There is no single right or wrong answer here. Essentially, it is all about supply and demand. If there is little demand, then the supply is high. And in order to reduce the supply, the prices are reduced to attract buyers. The opposite is true as well and it does not matter what the product being sold is.
The government is a buyer of MBS [mortgage backed securities] right now and is creating demand in the market with each purchase. The more demand for the product, MBS in this case, means that discounts are not needed to attract buyers. So, a smaller yield can be paid to these buyers and that results in lower mortgage rates. A higher sale price means a lower yield when it comes to MBS.
When there are more sellers in the market, prices are reduced, which increases the yield or return to the investors. When a higher yield is paid out, mortgage rates tend to follow.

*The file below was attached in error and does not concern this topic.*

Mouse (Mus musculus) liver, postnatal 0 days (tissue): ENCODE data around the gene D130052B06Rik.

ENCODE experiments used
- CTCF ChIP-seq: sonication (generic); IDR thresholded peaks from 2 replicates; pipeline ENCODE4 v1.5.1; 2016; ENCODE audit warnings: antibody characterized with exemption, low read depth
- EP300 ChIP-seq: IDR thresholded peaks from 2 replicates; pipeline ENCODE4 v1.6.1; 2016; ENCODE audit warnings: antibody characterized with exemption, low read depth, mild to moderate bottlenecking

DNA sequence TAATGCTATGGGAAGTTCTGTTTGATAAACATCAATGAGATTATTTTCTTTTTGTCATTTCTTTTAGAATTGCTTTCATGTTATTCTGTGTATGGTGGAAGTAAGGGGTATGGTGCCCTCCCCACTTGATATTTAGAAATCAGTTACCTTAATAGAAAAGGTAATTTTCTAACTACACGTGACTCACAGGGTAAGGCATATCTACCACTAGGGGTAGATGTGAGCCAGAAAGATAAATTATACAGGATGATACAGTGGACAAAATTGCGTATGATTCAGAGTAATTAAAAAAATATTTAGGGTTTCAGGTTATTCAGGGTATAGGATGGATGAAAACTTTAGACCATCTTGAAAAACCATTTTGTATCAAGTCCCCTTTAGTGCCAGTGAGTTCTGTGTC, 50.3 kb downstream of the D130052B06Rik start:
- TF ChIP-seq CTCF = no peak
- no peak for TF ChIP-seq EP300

The big question is this then: If the government finishes its purchase program, will other investors be interested in the purchase of MBS? Will it leave a hole in demand that will not be filled? Will prices need to be reduced to attract investors? And will that continue to be the case? If there is a void left that is NOT filled by other investors, you can count on mortgage rates increasing as a result. But the governemnt ceasing to purchase MBS will not be the cause. The lack of appetite among all investors will be the cause. And that will be over concerns about inflation, returns on investment, default rates, etc.